What to Do If Someone Refuses to Share Insurance Information After an Accident
After a traffic crash, all drivers should exchange auto insurance information. But what if the other driver refuses to provide insurance information to you? Keep reading for advice from the car accident lawyers Earl & Earl, PLLC, about what to do if you find yourself in this situation.
Is it Mandatory to Provide Insurance Information in an Accident?
Yes. Under Colorado law, failing to provide proof of insurance at the scene of an accident is a misdemeanor traffic offense punishable by up to one year in jail, $1,000 in fines, or both. A motorist in a Colorado crash must present law enforcement with proof of their insurance policy.
How to Handle an Accident Scene Where the Other Driver Is Being Uncooperative
If the other driver is combative when you ask for insurance information, remain calm and call the police. You should always call law enforcement after a crash, and it is especially important if another driver is uncooperative. Take pictures of the other driver’s license plate and note the vehicle’s make and model. You should also take photos of the accident scene and vehicle damage and get the contact information of eyewitnesses who saw the crash.
How to Track Down the Other Driver’s Insurance Information
Because drivers involved in car accidents cannot refuse to present proof of insurance to police, you will likely be able to get the other driver’s information from officers who respond to the scene. They can search an insurance database even if the other driver is not carrying proof of insurance in the car.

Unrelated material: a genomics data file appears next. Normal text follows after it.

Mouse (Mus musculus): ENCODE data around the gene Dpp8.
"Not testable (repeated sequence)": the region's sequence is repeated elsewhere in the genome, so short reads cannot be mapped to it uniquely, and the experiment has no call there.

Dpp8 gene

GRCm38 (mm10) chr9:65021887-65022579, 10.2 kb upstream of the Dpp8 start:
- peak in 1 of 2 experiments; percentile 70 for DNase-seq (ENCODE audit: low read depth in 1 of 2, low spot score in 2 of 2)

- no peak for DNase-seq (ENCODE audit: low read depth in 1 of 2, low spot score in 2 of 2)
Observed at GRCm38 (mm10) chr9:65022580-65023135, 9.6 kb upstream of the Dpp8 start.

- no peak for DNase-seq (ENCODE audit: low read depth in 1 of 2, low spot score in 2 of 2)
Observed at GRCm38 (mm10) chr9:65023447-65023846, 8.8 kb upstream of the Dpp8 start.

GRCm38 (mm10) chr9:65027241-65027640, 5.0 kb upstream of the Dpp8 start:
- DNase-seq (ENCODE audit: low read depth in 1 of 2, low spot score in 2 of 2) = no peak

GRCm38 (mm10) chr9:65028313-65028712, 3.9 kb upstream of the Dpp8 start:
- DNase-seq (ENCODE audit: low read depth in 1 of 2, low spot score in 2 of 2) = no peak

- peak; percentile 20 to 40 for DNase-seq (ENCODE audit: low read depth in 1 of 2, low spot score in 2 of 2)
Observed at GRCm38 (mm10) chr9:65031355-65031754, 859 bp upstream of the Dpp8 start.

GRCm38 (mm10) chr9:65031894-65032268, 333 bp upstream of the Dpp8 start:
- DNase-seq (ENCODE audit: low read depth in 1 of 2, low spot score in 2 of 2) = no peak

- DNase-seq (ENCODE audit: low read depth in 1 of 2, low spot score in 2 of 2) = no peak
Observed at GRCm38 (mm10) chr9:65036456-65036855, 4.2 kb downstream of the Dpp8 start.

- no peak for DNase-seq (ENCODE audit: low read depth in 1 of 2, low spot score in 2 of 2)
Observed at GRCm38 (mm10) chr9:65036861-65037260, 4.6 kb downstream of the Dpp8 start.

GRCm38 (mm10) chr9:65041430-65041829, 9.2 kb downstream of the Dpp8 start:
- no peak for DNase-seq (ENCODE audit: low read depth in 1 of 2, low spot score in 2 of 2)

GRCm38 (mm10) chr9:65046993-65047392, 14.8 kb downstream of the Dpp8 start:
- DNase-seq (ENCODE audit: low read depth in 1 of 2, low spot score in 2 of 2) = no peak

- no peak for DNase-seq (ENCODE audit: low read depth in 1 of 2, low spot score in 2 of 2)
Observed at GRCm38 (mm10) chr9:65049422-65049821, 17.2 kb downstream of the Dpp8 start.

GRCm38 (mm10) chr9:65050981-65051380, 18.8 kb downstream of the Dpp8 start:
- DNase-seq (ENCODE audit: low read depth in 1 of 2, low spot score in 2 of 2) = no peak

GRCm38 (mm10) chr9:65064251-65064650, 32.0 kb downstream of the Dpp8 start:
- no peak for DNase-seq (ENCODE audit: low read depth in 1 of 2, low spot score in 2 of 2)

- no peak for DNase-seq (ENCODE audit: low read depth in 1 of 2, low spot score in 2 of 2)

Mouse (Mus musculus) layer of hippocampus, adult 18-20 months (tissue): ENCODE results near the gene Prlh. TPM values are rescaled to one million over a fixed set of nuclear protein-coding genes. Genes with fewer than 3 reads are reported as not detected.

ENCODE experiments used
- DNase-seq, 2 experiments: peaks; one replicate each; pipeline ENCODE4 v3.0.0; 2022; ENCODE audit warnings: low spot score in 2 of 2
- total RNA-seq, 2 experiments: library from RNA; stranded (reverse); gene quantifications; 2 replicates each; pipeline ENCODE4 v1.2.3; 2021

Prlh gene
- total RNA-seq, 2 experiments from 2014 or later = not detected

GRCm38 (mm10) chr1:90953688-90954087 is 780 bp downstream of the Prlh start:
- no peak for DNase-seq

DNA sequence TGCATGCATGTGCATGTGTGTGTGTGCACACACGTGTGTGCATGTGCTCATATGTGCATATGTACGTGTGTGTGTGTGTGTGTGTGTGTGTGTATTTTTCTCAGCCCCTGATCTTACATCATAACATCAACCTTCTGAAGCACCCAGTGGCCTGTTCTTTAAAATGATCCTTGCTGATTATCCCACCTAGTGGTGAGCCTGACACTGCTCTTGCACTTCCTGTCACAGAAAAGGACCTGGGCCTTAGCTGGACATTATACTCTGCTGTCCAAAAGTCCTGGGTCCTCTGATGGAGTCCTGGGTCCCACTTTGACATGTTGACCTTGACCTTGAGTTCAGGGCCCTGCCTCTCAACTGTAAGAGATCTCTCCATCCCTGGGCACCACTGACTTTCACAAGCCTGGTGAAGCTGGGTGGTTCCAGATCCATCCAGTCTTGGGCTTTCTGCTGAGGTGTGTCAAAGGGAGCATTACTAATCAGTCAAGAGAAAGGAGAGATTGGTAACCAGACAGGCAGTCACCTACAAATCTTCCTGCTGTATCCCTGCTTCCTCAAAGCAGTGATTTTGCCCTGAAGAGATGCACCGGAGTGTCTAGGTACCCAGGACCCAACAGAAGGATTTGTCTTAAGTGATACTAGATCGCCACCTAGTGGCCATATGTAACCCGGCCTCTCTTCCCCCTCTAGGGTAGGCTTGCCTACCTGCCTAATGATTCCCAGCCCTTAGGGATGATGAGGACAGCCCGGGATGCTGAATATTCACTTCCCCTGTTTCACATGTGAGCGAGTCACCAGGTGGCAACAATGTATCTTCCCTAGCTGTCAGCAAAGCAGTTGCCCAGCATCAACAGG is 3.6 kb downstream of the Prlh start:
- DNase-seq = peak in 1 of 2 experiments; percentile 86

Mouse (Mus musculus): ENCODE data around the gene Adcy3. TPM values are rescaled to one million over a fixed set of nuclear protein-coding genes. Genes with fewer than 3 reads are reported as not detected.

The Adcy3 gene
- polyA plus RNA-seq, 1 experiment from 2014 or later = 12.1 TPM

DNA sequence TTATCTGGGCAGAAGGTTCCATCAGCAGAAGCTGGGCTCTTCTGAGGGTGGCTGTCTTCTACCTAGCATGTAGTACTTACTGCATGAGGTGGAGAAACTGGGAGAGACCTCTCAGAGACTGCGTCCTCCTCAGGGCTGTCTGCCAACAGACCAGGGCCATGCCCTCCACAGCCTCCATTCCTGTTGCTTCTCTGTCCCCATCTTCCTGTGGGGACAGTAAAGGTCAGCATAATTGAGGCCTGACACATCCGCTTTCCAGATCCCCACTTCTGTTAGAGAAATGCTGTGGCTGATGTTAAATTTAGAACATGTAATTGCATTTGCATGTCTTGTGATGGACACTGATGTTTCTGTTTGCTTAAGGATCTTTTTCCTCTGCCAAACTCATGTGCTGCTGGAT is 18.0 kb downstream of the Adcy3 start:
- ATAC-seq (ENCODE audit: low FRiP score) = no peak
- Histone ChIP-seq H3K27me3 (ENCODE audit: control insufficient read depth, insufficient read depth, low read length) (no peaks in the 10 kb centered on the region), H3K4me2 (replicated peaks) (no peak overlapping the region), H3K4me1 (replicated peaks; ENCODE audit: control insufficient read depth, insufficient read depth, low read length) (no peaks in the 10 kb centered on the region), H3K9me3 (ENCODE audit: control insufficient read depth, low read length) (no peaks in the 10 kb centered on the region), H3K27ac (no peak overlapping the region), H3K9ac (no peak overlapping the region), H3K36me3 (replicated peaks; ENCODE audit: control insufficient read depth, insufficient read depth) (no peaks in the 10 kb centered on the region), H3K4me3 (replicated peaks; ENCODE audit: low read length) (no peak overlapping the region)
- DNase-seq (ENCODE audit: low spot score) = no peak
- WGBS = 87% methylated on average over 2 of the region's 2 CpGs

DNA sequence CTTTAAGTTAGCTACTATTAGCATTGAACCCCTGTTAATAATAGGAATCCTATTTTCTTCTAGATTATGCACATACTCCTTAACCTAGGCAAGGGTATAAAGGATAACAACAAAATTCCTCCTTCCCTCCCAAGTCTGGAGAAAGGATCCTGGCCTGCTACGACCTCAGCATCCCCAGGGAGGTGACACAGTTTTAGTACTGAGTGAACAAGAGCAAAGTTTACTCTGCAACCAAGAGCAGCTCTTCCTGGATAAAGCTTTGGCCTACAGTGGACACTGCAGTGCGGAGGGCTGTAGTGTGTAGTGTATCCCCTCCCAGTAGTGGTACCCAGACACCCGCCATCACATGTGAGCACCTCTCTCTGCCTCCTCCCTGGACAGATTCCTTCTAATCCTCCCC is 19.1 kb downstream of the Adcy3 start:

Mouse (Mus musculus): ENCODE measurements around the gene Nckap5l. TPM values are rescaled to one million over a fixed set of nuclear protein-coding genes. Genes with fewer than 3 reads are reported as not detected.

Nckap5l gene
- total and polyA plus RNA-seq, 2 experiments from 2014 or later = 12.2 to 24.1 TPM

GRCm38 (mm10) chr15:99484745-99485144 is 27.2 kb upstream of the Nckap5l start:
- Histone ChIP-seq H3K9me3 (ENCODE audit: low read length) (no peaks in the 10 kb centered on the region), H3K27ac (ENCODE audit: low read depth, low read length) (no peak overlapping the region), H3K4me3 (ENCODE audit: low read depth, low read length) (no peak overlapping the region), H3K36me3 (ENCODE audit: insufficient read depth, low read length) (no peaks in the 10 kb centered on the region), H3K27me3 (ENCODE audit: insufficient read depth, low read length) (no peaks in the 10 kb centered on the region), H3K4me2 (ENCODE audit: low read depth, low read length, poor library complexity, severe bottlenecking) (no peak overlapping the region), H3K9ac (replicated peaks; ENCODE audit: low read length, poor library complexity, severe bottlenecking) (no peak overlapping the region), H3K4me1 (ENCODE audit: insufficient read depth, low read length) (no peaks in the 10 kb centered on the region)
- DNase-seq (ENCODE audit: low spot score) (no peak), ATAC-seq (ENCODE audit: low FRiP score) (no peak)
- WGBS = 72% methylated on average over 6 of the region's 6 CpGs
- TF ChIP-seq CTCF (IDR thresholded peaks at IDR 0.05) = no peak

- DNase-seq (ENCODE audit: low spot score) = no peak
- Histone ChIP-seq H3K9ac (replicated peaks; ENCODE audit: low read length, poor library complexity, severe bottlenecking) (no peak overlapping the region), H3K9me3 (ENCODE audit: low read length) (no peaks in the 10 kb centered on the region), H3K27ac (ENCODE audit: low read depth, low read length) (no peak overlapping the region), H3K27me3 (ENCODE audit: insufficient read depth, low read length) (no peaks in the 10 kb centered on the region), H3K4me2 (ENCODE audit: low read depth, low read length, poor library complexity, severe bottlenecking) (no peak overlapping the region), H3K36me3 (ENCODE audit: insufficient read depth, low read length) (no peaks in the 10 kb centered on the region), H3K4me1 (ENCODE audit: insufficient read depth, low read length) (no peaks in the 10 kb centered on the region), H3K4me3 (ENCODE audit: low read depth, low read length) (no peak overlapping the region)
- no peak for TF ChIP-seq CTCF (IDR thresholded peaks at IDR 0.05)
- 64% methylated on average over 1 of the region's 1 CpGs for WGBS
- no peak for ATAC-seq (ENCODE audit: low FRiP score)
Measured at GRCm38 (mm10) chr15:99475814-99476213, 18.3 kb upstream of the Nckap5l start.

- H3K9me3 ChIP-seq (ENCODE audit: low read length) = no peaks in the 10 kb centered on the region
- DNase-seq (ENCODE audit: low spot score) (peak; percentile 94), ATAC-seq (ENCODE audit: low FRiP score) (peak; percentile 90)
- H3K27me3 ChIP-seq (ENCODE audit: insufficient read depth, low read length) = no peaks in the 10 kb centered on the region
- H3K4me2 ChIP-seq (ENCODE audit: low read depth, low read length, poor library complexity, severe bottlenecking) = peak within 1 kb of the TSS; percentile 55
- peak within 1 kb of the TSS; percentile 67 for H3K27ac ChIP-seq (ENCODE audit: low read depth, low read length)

What Happens if the Other Driver is Uninsured or Underinsured?
The other driver may refuse to cooperate with you if they failed to purchase auto insurance or are worried their policy will not cover the cost of your injuries and other losses. However, you should have uninsured motorist (UM) or underinsured motorist (UIM) coverage on your own insurance policy unless you opted out. If you have UM/UIM coverage, you can file a claim with your insurer to cover the costs of your medical bills and car repairs up to your policy limits. You could also be entitled to file a personal injury lawsuit against the at-fault driver to pursue compensation from them directly.
Reasons Why Drivers May Refuse to Provide Insurance Information
Some of the most common reasons drivers refuse to provide their insurance information after a car accident are:
- They have no insurance.
- They haven’t paid their premiums.
- They don’t want their premiums to increase.
- They have a criminal record.
- They are driving with a suspended license.
- They are driving a stolen vehicle.
- The driver is impaired by drugs or alcohol.
Never start a debate with an uncooperative driver. Just be patient and wait for the police to help resolve the situation. Once you have the motorist’s insurance information, you can begin filing a personal injury claim if necessary.